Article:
Oil prices tumbled Tuesday as worries about demand accelerated on concerns that a weekend deal to raise the $31 trillion US debt ceiling will be derailed.
US and international oil prices each dropped to their lowest prices since May 5. West Texas Intermediate crude fell as much as 5% to $69.02 per barrel. Brent crude lost as much as 4.9% when it hit $73.16.
Price declines were later trimmed to around 4.6% each.
The oil market appeared nervous about potential signs of rebellion within the Republican ranks over the debt deal House Majority Leader Kevin McCarthy reached in principle with the White House over the weekend.
The Fiscal Responsibility Act, if passed, would limit US baseline spending for two years and raise the debt ceiling into 2025.
But several Freedom Caucus members were among the GOP lawmakers who have indicated they won't back the agreement, Politico reported Tuesday.
And CNBC reported that two of nine Republican members on the House Rules Committee have signaled their opposition to bringing the proposal to the House floor for vote on Tuesday.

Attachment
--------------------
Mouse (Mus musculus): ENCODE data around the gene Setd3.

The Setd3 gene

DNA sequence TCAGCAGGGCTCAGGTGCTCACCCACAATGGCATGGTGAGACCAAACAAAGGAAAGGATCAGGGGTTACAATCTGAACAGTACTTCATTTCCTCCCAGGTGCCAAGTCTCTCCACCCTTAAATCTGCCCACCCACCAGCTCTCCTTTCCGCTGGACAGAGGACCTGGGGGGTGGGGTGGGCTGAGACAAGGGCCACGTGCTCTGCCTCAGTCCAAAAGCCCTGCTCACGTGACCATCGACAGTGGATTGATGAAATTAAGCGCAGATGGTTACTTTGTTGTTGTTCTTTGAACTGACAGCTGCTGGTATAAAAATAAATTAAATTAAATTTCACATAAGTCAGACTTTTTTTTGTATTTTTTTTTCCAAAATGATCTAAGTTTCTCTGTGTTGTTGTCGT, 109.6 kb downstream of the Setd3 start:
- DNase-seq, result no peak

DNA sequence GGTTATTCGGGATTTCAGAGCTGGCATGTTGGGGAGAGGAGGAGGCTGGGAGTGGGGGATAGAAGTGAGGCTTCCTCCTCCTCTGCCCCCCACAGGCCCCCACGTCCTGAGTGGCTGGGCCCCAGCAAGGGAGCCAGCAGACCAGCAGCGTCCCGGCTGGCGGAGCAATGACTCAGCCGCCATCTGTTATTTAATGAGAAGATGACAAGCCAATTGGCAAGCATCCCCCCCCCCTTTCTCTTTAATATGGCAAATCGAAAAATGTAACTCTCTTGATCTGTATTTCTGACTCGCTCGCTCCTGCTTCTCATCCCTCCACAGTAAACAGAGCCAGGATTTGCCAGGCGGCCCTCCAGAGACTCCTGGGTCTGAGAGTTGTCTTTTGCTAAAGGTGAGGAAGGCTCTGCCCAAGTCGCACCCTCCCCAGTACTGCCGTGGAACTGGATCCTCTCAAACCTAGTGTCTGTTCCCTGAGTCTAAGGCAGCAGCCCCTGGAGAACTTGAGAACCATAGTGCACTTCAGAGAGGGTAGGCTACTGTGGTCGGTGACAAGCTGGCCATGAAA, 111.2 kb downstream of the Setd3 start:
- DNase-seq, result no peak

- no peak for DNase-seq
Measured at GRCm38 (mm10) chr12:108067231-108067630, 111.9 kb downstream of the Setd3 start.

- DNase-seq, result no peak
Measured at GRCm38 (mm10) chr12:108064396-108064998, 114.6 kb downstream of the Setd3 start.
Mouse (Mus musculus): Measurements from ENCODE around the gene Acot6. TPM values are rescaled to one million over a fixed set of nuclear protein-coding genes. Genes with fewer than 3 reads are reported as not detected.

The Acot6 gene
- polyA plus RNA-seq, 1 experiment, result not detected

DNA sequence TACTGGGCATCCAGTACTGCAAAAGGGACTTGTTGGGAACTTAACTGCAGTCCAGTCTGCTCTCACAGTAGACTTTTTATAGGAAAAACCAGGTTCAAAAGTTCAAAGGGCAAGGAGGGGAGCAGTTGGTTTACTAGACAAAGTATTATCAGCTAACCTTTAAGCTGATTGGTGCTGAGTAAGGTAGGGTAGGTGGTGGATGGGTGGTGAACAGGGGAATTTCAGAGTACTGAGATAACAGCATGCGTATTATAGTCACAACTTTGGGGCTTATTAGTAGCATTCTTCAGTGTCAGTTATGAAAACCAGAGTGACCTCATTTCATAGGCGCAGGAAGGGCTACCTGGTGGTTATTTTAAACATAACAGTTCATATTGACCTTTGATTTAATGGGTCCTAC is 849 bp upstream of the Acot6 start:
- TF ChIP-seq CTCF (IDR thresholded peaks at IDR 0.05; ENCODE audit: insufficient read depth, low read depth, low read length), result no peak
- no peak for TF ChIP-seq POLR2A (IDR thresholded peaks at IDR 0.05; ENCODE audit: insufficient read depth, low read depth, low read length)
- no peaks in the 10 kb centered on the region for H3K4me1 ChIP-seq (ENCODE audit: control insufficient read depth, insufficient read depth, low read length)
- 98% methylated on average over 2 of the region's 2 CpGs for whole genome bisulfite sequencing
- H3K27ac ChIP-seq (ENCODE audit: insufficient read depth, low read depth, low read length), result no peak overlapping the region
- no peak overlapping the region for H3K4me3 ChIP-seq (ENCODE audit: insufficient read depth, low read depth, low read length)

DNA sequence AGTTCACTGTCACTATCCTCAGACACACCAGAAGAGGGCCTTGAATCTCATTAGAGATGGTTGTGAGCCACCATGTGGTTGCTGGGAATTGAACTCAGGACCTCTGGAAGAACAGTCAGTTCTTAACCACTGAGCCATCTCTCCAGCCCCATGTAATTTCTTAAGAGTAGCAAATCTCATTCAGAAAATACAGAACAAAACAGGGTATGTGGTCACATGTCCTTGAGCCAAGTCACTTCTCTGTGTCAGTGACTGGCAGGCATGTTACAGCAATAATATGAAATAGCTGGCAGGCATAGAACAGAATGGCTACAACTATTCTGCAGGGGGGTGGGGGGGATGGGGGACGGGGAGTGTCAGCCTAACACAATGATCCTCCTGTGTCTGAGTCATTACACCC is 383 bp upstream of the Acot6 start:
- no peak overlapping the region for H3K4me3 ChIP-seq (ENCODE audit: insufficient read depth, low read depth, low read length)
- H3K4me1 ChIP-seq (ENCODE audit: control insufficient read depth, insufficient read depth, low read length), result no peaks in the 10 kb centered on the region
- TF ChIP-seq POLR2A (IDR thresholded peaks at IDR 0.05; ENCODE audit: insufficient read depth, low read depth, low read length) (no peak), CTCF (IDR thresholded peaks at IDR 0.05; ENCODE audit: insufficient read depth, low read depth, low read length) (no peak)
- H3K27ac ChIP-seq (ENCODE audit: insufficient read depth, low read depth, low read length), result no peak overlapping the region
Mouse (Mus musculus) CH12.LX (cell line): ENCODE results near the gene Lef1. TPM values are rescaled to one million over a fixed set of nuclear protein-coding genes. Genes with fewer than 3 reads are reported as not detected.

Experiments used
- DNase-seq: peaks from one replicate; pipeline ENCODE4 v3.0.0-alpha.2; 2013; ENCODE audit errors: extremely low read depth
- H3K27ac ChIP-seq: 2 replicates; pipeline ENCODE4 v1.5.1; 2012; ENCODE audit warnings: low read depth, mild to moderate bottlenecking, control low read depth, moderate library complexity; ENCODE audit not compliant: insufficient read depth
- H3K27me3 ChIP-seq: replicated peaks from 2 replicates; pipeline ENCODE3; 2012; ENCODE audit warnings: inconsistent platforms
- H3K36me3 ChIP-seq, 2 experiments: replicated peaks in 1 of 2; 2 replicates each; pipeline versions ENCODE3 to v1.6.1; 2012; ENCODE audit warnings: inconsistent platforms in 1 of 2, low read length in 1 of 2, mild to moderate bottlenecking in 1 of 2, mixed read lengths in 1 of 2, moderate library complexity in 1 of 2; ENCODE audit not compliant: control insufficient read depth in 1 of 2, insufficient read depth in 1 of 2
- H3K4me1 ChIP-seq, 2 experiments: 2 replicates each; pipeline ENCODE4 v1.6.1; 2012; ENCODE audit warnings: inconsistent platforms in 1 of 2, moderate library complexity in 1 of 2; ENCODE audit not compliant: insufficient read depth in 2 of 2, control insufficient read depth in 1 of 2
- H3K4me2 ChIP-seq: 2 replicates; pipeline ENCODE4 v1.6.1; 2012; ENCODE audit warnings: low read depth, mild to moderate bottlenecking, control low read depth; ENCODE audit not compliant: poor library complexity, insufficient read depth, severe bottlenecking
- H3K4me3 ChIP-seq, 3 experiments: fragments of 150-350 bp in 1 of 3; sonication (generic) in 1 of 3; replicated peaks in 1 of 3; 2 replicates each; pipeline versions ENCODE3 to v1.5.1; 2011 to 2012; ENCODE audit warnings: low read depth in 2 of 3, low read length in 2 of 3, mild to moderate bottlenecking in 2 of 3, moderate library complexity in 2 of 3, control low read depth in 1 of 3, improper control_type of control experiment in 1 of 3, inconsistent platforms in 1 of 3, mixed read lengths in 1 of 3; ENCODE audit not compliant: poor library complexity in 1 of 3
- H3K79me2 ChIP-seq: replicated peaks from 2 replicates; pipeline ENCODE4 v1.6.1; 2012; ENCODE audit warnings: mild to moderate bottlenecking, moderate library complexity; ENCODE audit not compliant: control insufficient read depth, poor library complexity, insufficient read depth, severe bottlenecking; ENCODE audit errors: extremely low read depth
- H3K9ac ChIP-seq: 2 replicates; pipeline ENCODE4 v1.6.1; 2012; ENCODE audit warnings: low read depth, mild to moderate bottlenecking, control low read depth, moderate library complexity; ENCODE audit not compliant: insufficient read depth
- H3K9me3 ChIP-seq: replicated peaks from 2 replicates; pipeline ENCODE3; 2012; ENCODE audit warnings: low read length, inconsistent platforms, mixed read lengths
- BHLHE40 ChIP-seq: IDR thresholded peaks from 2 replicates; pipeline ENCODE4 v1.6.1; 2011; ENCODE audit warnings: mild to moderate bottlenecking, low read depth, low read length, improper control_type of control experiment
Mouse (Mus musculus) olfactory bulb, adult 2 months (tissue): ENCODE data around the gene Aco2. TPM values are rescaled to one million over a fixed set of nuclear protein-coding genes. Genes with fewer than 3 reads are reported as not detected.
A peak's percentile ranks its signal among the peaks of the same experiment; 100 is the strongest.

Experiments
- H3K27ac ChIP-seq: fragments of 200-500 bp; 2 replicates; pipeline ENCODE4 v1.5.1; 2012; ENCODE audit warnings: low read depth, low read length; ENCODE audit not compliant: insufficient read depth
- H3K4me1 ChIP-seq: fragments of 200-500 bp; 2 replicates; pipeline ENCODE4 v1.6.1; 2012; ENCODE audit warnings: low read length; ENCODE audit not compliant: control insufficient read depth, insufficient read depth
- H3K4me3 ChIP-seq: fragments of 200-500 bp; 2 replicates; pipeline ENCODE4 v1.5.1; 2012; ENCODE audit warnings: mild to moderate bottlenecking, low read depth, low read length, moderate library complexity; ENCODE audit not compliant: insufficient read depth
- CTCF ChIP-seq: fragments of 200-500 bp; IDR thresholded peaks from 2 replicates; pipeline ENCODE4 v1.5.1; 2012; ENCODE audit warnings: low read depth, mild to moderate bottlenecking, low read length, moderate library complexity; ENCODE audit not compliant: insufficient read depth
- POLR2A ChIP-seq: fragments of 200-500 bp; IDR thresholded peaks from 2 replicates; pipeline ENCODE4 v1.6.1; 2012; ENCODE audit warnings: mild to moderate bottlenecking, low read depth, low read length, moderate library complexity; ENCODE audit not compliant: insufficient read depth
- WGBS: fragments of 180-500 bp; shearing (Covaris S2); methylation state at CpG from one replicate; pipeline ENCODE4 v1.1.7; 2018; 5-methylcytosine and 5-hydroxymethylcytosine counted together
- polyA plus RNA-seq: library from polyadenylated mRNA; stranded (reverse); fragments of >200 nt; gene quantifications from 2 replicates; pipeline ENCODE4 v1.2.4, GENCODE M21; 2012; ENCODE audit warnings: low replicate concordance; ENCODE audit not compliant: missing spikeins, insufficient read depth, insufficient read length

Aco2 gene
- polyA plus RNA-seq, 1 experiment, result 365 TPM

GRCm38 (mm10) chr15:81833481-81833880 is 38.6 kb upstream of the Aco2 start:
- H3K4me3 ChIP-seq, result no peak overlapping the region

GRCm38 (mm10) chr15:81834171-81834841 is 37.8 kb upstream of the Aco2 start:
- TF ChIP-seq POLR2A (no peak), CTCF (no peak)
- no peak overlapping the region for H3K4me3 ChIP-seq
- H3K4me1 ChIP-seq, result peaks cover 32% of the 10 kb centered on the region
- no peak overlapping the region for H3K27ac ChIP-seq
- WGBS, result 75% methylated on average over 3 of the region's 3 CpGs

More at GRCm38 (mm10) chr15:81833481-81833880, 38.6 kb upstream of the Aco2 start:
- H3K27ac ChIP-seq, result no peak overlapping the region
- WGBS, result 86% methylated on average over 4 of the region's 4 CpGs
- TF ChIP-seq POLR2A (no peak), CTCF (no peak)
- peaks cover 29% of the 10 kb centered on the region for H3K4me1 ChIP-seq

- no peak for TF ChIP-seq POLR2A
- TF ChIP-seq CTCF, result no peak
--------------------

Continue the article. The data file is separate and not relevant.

"Oil prices remain stuck while awaiting the response from Congress on the debt ceiling deal," Saxo Bank strategists said in a note early Tuesday.
Oil prices were coming off a weekly win supported by a warning from Saudi Arabia's energy minister that short speculators should "watch out." Saxo Bank said the warning helped increase net long positions in Brent by the most in two months in the week to May 23.
The Treasury Department on Friday revised its outlook on when the government will run out of cash to pay bills, to June 5 from June 1. OPEC will hold its June meeting just before that deadline, and investors could see the group announce production cuts.